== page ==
true-skate_549105915_ipad_05.jpgIt’s easy to understand why skateboarding games have appeal. You get all the exhilaration of pulling off a cool trick, without the danger of breaking your entire body in the process. However, the process of learning said tricks on a console with a controller can become tedious and frustrating. That fact makes the iPhone, with its multi-touch controls, a perfect candidate for an intuitive skateboarding sim.

In rolls True Skate, a skateboarding game for iDevices that tries to take advantage of the iPhone’s controls to direct your board. It’s not a new idea (TouchGrind has attempted this as well), but a better, behind-the-board camera position and thus, more easily viewable surroundings give this game a leg up on the competition already.

Before I start examining the gameplay, let’s look at the main attraction: the controls. The touch-based-scheme makes a decent attempt to be as player-friendly as possible, even requiring only one finger to control the board. However, what it achieves in player-friendliness, it fails in-depth. The way the controls work do lend themselves to mainly flips and simple hops, which can lower the trick variety a bit. Also, the requirements for pulling certain tricks are pretty strict, so not flicking at the exact position on the board will normally result in a sloppy mess instead of the complicated trick you wanted. Also, I did encounter moments where the board wouldn’t react correctly to my flicks, but this could just be caused by the aforementioned resolute requirements for finger placement and flicking.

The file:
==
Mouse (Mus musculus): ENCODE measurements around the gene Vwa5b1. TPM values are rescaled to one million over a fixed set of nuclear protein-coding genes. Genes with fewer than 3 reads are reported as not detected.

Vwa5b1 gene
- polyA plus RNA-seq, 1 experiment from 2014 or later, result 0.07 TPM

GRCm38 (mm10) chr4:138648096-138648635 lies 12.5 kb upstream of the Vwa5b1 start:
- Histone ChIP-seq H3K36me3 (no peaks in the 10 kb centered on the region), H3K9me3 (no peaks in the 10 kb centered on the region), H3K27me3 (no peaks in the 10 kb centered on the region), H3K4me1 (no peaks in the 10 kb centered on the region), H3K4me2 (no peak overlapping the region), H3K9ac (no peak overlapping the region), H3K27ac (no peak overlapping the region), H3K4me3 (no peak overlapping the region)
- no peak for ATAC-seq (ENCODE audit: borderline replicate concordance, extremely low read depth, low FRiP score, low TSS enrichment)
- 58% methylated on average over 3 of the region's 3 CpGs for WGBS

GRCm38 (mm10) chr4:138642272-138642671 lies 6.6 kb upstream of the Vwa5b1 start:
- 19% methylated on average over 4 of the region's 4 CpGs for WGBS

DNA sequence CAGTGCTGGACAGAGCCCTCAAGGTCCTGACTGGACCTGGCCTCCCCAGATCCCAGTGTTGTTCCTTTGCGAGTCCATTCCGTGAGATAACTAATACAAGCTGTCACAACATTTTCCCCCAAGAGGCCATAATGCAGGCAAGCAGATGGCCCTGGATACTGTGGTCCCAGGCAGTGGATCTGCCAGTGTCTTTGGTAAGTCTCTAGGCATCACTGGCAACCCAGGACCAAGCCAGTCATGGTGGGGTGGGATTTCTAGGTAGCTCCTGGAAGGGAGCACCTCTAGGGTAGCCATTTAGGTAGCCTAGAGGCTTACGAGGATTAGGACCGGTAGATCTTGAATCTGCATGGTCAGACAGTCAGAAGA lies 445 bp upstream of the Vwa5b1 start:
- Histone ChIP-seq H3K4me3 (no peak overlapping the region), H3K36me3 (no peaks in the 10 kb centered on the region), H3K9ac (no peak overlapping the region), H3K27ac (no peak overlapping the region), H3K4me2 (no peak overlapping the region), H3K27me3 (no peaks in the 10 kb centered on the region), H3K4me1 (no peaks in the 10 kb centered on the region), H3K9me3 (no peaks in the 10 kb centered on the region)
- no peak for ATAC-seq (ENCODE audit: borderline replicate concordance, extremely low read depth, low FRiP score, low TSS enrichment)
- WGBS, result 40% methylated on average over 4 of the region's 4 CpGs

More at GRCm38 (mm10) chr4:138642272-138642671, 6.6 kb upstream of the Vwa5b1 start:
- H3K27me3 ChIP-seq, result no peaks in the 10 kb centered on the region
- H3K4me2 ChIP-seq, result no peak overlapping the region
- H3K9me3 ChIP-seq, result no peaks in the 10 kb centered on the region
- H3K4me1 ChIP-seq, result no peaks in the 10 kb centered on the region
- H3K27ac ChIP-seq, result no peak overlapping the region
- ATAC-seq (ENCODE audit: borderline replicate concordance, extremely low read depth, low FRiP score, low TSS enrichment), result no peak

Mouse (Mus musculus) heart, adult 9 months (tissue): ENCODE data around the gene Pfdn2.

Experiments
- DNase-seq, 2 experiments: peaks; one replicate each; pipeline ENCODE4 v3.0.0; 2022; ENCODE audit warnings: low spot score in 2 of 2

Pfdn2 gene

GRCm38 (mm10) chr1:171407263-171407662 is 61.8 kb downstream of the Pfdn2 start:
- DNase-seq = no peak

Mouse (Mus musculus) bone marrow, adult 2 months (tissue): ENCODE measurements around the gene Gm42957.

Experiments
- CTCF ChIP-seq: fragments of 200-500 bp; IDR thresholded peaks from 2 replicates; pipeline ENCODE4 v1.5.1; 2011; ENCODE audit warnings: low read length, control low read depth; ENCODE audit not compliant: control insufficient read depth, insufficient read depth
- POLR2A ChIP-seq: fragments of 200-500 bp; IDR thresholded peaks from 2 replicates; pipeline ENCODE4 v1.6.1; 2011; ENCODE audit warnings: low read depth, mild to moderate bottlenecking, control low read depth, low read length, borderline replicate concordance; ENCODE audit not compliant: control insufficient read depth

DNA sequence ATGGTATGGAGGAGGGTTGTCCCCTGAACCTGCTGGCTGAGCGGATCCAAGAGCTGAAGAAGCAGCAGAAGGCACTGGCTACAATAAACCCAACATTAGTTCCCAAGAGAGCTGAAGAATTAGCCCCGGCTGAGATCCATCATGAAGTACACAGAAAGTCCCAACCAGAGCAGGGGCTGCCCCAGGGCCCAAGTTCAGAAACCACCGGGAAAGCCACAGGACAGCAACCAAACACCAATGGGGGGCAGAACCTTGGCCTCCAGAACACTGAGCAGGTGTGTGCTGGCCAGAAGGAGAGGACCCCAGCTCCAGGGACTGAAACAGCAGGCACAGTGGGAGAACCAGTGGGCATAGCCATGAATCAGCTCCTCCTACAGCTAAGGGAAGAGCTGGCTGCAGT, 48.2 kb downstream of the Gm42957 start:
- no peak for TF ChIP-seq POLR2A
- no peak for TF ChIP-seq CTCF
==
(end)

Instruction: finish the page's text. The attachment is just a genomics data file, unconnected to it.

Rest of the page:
The gameplay is a staple of the genre: do tricks to score points. I suppose the game shouldn’t have to be deeper than that, and I have to admit, grinding on the plethora of rails and hopping over gaps is extremely fun. However, the lack of much variety (there’s only one skatepark.) can make the game prematurely boring. Thus, a series of mission systems are given to the player.

true-skate_549105915_04.jpgThe mission system is basically a series of tasks to complete throughout the skate park, which are unlocked with the points you earn from doing tricks and trick combos. Missions mainly consist of mimicking the actions of a computer controlled board, or getting a set amount of points within a time limit. The missions become more irritating than fun, though, since the requirements to achieve a 100% rating require brutal perfection. In the “follow the computer” mode, if you don’t follow the exact path and perform the exact tricks the computer does, then your best achievement will be a silver medal. The controls have their own frustrating moments too, specifically, when you can’t figure out exactly how the board needs to be flicked to pull off a required trick. And there’s no in-depth tutorial to help here when you just can’t figure out the finger positioning for a flick or hop. Oh, and the points I mentioned earlier? The only thing you can buy with them (other than more missions) is “slo-mo” refills. Those moments of slow-motion during jumps are expensive (as far as in-game currency goes), and frankly, not worth playing through the missions over.

Overall, what looked like a wickedly fun skateboarding game is revealed to be a game littered with bland design choices (that singular skate park can become awfully familiar after a while), inconsistent controls, and a flailing mission system. The moments of freeplay with no objective are good, and the joy of stringing together tricks with reckless abandon is not easily lost. Unfortunately, though, this game is a case of the flaws overwhelming the fun.

In Conclusion

Don’t get me wrong, True Skate has its moments of gleeful tricking, but the dodgy controls and lack of depth stop the game from being anything other than a skateboarding time-waster.